One foot on the margins

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One woman keeps the faith by keeping in touch with the poor.

Guest blog by Bridget Purdome

I have one foot in a suburban parish. I worship and minister there, my daughters participate in the religious education program, and my husband serves as a deacon, but I don’t feel like I fully belong. As a woman who feels called to preach, my gifts aren’t being completely utilized. This often leaves me with a sense of spiritual homelessness.

How do I keep my faith? My other foot as well as my heart and soul belong to those living on the margins of society. I’m a member of an urban ministry team, founded by an order of priests, which offers spiritual retreats for women who have experienced physical homelessness and are in recovery from alcohol and drug addictions.

Last weekend, I picked up three women from two homeless shelters; one shelter was founded by religious brothers, the other by religious sisters. We drove to a retreat house, run by another group of religious sisters, where we joined 12 other homeless women and two team members and spent the weekend sharing our stories, engaging in various spiritual exercises, and praying together.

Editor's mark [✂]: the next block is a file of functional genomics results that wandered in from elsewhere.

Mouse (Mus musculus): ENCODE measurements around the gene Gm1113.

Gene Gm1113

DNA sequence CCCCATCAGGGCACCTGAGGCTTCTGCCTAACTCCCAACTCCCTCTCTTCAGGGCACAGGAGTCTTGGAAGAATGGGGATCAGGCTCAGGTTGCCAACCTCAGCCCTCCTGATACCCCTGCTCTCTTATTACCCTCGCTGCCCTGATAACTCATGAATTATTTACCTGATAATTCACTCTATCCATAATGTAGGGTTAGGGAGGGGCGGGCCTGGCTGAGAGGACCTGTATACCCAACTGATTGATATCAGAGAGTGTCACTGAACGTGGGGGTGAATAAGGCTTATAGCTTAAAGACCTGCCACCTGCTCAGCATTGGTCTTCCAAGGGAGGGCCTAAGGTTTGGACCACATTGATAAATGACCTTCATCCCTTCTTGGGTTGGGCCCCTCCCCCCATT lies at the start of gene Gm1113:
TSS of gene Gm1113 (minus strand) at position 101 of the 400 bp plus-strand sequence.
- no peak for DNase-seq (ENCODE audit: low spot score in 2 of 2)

During our small group time, each woman was invited to share her story. One woman told of being abused by her boyfriend and then used as a prostitute. Another shared the pain of losing her 26-year-old son to AIDS. The only way she could cope was by turning to heroin. Another woman explained that she was raped by an uncle and then ostracized by her family for pressing charges against him. As I listened to each horrifying story, I felt the pain, the hope, and the courage of these powerful women. I knew that God was healing them.

At this point, my own struggles seemed pretty mild, but the women challenged me to share my story. As I told of the frustration of journeying through the Diaconate Formation program with my husband and having my own gifts dismissed by the institutional church, I was touched by the care and concern of the women. They listened and offered their support and even advice. I knew that God was using these powerful women to heal me.

How do I keep my faith as a woman in the church? By keeping one foot in the parish and the other with those on the margins. By sharing my struggles and my hope. By trusting that God is working to heal our broken church.


Bridget holds a M.A. in Pastoral Studies from Loyola University Chicago and is currently working on her M.Div. Her daily reflections can be found at www.TheSpiritToday.com.

As a supplement of the January 2011 special issue on women, U.S. Catholic is asking guest bloggers, “How do you keep the faith as a woman in the church?” To submit your answer (about 500 words), e-mail onlineeditor@uscatholic.org.

Guest blog posts express the views of the author. They do not necessarily reflect the views of U.S. Catholic, its editors, or the Claretians.